Continued – Are you really recovering from Training?

May 16, 2012

- The truth about Rest!

By Coach Kaehler

Are you scheduling enough de-training, or rest time, into your current workout?   When designing a balanced workout program you must be sure to consider when and how much rest to integrate into your program both during and at the end of each training cycle.   Long periods of training without proper rest can lead to injury, illness, or poor results.  Too much down time, however, could lead to a loss of fitness or even sub-optimal training progress.

Many athletes are wired to train more, not less.   And unless you’re hurt or sick, taking days off is not is almost never an option.  Injury and illness may be one of Nature’s ways of making you rest, but the lost training time comes with a price.  You can mitigate this with carefully chosen rest periods and scheduled days off during your normal weekly routine.  Not only will they help prevent declines in performance, but the down time will also help reduce your risk of injury and illness.

Training cycles generally run from three to 12 weeks or longer and should be followed with a rest period.  These are in addition to any days you take off in your weekly schedule.  I recommend a rest period after training for a minimum of three weeks, and generally no longer than five weeks.  For each week you train during a cycle, you should schedule in one rest day.   Therefore, after training for three weeks, you would schedule in a three-day rest period.   After a five week training cycle, you would schedule in a rest period lasting anywhere from three to five days.

There are two kinds of rest: active and complete.  Active rest days are very light training days, lasting no longer than approximately one-third of the time of your longest weekly workout (e.g.  If your longest workout is 90 minutes then your active rest session should be no longer than 30 minutes).   Complete rest days are totally off- meaning no weights, Pilates, running, or yoga, etc.  A three-week training cycle would be followed by a three-day rest period with at least one of those days including active rest.  A five-week training period would be followed by up to a five-day rest period.    For those who find it too stressful to take a day off completely from activity, a 30 minute walk at just above your resting heart rate is acceptable.   During the rest periods that follow a training cycle, you should take at least but no more than two complete rest days off in a row, and then mix in active and complete rest as needed.  If you are training less than five days per week there is less of a concern about getting enough rest and so you may not feel the need for the scheduled rest periods.  One advantage of using these frequent scheduled rest periods is that it allows for an effective recovery even after an intense training cycle.  It also gives coaches and elite athletes the option of training seven days per week with multiple daily sessions if needed.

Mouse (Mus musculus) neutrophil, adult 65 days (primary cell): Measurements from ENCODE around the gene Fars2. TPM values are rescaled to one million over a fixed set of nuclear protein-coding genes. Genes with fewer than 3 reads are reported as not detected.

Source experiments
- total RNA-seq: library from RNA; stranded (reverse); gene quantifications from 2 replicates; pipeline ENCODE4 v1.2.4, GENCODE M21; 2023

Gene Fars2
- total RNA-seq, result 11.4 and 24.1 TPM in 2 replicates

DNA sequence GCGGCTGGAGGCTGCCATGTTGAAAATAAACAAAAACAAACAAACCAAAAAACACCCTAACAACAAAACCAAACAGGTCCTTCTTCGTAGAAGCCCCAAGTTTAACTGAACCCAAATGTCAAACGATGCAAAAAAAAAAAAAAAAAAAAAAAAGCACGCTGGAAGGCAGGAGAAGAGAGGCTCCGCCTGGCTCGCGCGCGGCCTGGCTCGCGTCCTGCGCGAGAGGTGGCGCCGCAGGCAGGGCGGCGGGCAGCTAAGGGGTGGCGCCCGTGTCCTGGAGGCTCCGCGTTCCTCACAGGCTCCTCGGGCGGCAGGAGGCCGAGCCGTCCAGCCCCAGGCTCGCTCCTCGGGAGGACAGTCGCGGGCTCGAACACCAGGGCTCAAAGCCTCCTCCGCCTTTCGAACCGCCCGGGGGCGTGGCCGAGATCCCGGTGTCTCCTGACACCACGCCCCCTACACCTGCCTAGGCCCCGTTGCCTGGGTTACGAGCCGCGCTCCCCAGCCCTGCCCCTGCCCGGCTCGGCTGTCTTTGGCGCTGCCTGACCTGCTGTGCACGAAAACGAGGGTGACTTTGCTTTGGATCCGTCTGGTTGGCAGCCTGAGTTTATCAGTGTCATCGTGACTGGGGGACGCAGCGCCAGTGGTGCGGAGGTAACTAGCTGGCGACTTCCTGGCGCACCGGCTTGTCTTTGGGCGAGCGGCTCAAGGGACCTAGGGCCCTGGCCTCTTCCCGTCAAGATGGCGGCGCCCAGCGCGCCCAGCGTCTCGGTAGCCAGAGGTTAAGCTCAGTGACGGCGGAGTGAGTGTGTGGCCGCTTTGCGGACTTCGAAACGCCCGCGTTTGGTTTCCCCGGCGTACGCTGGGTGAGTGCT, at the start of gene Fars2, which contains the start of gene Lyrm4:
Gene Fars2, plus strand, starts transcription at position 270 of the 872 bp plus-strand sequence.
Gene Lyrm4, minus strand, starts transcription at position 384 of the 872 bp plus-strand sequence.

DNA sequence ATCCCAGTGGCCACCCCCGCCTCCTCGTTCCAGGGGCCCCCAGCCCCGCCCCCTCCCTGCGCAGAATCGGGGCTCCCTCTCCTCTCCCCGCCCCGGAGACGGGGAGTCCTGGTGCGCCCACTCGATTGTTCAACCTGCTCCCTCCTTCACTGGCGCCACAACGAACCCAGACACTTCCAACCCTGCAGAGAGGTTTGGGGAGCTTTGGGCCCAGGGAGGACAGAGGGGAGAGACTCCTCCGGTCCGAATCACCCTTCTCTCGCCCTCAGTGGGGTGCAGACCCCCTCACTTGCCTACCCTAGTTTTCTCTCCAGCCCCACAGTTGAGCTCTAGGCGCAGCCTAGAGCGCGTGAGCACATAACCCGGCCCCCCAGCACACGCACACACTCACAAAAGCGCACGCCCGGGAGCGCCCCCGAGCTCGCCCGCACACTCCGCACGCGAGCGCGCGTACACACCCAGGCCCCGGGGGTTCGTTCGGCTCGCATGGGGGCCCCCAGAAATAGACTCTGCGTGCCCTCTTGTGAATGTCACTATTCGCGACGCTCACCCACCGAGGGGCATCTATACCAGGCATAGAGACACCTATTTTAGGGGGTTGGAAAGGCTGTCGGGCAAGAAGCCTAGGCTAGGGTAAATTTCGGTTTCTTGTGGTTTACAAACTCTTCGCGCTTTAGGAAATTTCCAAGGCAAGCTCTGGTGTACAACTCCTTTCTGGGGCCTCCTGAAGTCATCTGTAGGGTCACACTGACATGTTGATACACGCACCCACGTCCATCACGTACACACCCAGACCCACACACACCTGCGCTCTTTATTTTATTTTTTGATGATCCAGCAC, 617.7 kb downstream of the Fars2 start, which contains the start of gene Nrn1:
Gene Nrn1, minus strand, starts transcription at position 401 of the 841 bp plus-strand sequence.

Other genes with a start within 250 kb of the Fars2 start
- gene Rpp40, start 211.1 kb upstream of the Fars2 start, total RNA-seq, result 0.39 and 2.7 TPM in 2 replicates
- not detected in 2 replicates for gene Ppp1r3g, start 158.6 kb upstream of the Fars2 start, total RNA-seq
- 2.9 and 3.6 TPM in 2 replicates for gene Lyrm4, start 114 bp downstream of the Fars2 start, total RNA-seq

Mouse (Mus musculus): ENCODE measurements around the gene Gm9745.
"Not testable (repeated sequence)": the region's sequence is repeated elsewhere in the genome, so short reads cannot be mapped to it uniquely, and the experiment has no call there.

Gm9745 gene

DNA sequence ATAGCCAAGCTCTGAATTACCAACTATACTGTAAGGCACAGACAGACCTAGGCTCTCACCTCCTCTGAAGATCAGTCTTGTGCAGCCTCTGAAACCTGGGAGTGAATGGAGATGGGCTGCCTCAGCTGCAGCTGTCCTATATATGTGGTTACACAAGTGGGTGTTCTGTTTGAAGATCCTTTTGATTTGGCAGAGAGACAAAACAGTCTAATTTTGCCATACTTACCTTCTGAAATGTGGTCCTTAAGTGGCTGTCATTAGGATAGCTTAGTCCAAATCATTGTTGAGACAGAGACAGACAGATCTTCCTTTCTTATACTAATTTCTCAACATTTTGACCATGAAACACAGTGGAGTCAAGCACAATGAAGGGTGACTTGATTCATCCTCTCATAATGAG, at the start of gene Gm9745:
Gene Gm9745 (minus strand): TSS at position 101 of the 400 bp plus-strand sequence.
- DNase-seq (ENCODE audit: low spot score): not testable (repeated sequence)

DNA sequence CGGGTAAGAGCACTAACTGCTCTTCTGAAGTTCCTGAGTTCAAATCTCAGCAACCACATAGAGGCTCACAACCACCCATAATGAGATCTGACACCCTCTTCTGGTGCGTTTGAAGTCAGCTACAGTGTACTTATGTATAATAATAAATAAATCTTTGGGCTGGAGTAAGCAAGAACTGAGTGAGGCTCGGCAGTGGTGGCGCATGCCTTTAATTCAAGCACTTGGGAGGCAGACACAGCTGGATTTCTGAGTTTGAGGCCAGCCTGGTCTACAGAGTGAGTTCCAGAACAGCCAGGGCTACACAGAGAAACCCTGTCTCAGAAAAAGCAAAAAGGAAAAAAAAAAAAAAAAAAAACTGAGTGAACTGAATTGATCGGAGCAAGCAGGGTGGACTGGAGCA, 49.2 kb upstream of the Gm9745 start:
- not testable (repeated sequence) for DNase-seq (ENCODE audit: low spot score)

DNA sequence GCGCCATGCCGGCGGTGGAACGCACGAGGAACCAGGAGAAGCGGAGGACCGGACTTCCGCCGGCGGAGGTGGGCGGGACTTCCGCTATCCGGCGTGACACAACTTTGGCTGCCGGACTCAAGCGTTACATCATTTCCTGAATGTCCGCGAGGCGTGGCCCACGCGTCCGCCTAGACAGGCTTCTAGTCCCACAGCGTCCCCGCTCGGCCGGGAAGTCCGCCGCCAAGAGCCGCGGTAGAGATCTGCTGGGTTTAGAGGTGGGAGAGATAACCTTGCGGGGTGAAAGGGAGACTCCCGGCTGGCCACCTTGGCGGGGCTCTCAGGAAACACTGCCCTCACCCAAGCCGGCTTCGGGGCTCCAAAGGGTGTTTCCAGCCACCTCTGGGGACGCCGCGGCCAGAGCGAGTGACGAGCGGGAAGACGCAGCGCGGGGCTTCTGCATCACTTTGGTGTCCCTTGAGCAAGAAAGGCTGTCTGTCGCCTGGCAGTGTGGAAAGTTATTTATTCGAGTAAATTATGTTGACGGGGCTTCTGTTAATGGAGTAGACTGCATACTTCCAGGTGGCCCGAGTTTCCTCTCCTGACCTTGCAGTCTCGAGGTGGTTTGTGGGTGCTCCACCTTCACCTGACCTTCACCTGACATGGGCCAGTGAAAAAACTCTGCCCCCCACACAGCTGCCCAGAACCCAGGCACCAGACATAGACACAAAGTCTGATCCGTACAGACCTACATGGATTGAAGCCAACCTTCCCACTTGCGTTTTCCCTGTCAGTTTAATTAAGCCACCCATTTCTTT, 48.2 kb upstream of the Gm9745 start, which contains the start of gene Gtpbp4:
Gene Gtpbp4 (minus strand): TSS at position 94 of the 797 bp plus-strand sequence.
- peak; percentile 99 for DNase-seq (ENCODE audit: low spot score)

You also need to factor in the number of years of training experience you have when determining the appropriate amount of rest time to factor into your workout cycle.  Recreational athletes with less training experience should regularly schedule active and/or complete rest days into their weekly schedules.  Elite athletes are generally better able to handle training at high workloads for short periods of time (three to five weeks) without weekly rest, while more experienced club level rowers should consider scheduling in at least one day of rest.  Novice rowers who have less than two years of training under their belts need up to three days of rest each week.

Regardless of how experienced you are, rest is an integral part of any training program. Allowing your body to recover properly from training will lead to greater long term results on the water.

 

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